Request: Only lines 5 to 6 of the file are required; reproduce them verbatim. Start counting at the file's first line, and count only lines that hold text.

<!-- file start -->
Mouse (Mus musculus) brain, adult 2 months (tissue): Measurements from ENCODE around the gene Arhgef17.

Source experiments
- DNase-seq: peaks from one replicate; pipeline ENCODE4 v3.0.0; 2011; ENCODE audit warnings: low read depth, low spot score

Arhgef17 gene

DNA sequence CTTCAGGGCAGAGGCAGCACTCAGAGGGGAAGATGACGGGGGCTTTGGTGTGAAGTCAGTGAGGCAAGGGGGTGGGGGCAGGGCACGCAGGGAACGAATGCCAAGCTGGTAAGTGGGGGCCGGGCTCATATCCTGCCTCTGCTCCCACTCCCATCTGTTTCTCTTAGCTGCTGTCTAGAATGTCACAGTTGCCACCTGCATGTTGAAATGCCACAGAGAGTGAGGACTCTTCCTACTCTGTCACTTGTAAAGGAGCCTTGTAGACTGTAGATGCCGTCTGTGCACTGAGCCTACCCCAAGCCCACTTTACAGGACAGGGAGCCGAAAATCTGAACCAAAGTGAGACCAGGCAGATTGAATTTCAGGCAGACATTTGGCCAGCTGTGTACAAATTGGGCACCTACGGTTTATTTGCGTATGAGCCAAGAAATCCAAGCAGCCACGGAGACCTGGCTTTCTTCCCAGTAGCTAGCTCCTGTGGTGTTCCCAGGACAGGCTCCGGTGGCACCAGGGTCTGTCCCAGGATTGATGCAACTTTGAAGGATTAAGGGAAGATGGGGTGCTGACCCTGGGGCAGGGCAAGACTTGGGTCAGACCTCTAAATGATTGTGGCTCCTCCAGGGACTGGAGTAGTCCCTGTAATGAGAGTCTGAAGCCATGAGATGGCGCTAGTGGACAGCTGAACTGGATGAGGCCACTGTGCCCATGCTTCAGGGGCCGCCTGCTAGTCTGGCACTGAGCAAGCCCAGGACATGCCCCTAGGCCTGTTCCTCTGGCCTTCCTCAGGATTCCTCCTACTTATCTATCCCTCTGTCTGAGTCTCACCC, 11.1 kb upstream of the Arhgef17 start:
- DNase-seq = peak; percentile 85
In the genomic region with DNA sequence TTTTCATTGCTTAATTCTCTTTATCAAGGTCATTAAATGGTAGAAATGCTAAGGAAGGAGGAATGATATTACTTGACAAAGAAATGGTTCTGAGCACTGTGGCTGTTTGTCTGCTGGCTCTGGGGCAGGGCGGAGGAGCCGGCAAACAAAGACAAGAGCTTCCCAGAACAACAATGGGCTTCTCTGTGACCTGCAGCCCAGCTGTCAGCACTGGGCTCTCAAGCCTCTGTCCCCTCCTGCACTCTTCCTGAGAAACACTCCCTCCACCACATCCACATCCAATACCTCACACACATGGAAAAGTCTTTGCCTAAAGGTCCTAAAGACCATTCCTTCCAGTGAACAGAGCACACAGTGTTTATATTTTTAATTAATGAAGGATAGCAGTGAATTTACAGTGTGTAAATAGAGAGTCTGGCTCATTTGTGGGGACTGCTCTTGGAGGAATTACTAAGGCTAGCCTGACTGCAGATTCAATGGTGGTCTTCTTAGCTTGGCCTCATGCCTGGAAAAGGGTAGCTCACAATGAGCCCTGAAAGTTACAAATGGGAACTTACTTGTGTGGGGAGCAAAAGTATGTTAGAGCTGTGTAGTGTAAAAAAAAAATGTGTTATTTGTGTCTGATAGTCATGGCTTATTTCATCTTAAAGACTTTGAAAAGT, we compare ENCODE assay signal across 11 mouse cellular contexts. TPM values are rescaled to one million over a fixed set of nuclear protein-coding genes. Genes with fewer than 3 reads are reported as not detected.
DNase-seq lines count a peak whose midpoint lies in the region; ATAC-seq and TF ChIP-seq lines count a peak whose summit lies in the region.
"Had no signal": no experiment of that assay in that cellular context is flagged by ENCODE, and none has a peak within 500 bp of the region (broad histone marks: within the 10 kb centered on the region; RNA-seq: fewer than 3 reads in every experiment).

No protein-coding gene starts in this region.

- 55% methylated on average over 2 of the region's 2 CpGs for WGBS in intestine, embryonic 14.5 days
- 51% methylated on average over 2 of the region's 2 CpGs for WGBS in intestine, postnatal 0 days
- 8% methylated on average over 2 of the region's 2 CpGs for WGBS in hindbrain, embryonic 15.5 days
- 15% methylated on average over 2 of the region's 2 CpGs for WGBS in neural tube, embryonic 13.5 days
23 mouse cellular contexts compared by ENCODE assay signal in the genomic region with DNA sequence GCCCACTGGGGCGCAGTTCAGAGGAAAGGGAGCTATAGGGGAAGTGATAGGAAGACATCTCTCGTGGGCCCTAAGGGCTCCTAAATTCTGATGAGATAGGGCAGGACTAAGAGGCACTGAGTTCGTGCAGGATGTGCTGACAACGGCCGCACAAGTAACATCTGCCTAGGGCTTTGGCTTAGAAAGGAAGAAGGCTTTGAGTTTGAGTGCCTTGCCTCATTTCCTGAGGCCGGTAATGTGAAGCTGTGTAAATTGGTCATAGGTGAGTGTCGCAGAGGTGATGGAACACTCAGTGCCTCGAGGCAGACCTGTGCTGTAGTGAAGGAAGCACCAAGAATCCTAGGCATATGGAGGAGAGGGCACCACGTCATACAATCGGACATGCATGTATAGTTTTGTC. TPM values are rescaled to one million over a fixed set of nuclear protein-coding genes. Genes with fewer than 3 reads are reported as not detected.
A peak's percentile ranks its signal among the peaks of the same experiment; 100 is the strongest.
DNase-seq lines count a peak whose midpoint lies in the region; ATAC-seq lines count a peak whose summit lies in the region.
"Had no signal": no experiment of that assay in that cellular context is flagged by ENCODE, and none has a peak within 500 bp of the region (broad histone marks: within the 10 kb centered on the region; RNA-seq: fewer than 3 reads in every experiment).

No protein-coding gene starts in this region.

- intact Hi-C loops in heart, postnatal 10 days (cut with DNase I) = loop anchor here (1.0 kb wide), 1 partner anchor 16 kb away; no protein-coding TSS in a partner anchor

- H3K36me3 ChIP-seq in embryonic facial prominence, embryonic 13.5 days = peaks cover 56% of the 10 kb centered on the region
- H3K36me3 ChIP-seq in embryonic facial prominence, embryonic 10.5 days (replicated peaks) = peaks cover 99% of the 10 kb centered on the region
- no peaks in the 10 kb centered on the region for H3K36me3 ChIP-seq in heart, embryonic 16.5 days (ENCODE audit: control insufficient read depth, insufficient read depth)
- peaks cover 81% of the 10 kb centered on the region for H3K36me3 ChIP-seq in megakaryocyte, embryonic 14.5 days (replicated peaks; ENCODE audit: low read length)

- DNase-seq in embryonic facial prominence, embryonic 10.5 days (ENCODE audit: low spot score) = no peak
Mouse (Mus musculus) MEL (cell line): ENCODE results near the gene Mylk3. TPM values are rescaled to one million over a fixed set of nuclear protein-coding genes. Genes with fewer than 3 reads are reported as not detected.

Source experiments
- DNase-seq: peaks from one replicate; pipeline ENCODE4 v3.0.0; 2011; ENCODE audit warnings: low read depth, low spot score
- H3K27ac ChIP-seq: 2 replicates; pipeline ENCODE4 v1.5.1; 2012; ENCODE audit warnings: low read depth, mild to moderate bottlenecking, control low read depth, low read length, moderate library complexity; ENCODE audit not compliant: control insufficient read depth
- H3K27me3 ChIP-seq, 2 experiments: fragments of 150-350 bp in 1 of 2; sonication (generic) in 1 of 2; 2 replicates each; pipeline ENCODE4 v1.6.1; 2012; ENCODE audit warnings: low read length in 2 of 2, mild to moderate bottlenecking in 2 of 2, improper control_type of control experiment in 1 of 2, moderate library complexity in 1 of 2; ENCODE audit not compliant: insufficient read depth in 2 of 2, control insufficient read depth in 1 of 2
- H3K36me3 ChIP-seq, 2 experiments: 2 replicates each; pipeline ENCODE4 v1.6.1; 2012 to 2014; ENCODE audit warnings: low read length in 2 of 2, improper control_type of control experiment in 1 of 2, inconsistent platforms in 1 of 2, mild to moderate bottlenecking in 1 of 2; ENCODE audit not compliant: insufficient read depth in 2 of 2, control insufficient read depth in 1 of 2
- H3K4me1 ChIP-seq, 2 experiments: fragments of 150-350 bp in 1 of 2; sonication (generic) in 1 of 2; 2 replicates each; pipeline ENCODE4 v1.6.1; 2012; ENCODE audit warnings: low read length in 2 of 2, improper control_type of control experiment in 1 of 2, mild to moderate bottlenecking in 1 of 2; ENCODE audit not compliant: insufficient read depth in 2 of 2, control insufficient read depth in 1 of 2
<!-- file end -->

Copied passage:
DNA sequence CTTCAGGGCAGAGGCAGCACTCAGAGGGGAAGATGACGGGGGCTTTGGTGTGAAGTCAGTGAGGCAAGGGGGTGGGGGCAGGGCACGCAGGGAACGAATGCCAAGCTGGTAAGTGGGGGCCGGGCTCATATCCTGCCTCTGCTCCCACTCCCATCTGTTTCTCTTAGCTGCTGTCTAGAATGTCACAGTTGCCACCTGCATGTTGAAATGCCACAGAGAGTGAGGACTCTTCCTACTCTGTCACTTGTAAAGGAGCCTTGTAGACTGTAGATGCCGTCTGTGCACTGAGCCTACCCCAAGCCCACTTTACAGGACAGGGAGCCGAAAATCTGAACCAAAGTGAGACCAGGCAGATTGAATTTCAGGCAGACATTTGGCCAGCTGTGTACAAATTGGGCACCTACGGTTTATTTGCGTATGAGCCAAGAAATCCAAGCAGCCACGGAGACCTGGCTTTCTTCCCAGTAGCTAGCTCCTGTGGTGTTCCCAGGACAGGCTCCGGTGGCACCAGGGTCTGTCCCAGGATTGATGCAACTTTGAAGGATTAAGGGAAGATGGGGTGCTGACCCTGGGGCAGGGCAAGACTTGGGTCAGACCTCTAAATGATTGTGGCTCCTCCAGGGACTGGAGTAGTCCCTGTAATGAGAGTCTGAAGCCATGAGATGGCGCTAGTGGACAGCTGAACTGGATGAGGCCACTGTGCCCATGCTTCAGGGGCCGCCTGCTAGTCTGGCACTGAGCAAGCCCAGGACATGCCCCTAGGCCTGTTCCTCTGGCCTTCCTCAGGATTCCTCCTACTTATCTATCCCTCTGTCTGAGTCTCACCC, 11.1 kb upstream of the Arhgef17 start:
- DNase-seq = peak; percentile 85